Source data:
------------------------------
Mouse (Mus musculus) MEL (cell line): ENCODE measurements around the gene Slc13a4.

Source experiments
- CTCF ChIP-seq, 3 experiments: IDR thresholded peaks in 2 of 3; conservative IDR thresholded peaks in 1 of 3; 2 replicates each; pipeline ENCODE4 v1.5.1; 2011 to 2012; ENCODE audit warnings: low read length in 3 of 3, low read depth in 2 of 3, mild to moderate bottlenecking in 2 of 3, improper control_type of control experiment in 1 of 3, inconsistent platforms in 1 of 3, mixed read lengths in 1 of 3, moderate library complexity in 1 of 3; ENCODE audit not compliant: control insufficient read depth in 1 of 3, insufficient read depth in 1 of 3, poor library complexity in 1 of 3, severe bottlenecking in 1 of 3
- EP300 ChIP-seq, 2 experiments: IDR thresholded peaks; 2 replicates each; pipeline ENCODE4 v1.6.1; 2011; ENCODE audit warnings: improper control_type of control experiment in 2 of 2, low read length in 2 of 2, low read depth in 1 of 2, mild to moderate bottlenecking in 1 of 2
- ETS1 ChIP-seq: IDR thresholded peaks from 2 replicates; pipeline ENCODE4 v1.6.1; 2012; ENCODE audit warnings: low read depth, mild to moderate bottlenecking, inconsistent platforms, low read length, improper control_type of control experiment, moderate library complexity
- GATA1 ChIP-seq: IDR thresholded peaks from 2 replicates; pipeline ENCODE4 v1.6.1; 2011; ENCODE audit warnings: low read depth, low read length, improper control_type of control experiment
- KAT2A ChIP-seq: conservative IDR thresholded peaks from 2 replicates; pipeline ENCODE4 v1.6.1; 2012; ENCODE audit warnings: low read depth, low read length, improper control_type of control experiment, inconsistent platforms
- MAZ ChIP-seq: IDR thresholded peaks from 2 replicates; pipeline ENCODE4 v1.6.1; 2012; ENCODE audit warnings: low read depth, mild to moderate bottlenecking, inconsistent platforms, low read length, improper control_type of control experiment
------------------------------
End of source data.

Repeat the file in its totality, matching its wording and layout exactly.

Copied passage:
Mouse (Mus musculus) MEL (cell line): ENCODE measurements around the gene Slc13a4.

Source experiments
- CTCF ChIP-seq, 3 experiments: IDR thresholded peaks in 2 of 3; conservative IDR thresholded peaks in 1 of 3; 2 replicates each; pipeline ENCODE4 v1.5.1; 2011 to 2012; ENCODE audit warnings: low read length in 3 of 3, low read depth in 2 of 3, mild to moderate bottlenecking in 2 of 3, improper control_type of control experiment in 1 of 3, inconsistent platforms in 1 of 3, mixed read lengths in 1 of 3, moderate library complexity in 1 of 3; ENCODE audit not compliant: control insufficient read depth in 1 of 3, insufficient read depth in 1 of 3, poor library complexity in 1 of 3, severe bottlenecking in 1 of 3
- EP300 ChIP-seq, 2 experiments: IDR thresholded peaks; 2 replicates each; pipeline ENCODE4 v1.6.1; 2011; ENCODE audit warnings: improper control_type of control experiment in 2 of 2, low read length in 2 of 2, low read depth in 1 of 2, mild to moderate bottlenecking in 1 of 2
- ETS1 ChIP-seq: IDR thresholded peaks from 2 replicates; pipeline ENCODE4 v1.6.1; 2012; ENCODE audit warnings: low read depth, mild to moderate bottlenecking, inconsistent platforms, low read length, improper control_type of control experiment, moderate library complexity
- GATA1 ChIP-seq: IDR thresholded peaks from 2 replicates; pipeline ENCODE4 v1.6.1; 2011; ENCODE audit warnings: low read depth, low read length, improper control_type of control experiment
- KAT2A ChIP-seq: conservative IDR thresholded peaks from 2 replicates; pipeline ENCODE4 v1.6.1; 2012; ENCODE audit warnings: low read depth, low read length, improper control_type of control experiment, inconsistent platforms
- MAZ ChIP-seq: IDR thresholded peaks from 2 replicates; pipeline ENCODE4 v1.6.1; 2012; ENCODE audit warnings: low read depth, mild to moderate bottlenecking, inconsistent platforms, low read length, improper control_type of control experiment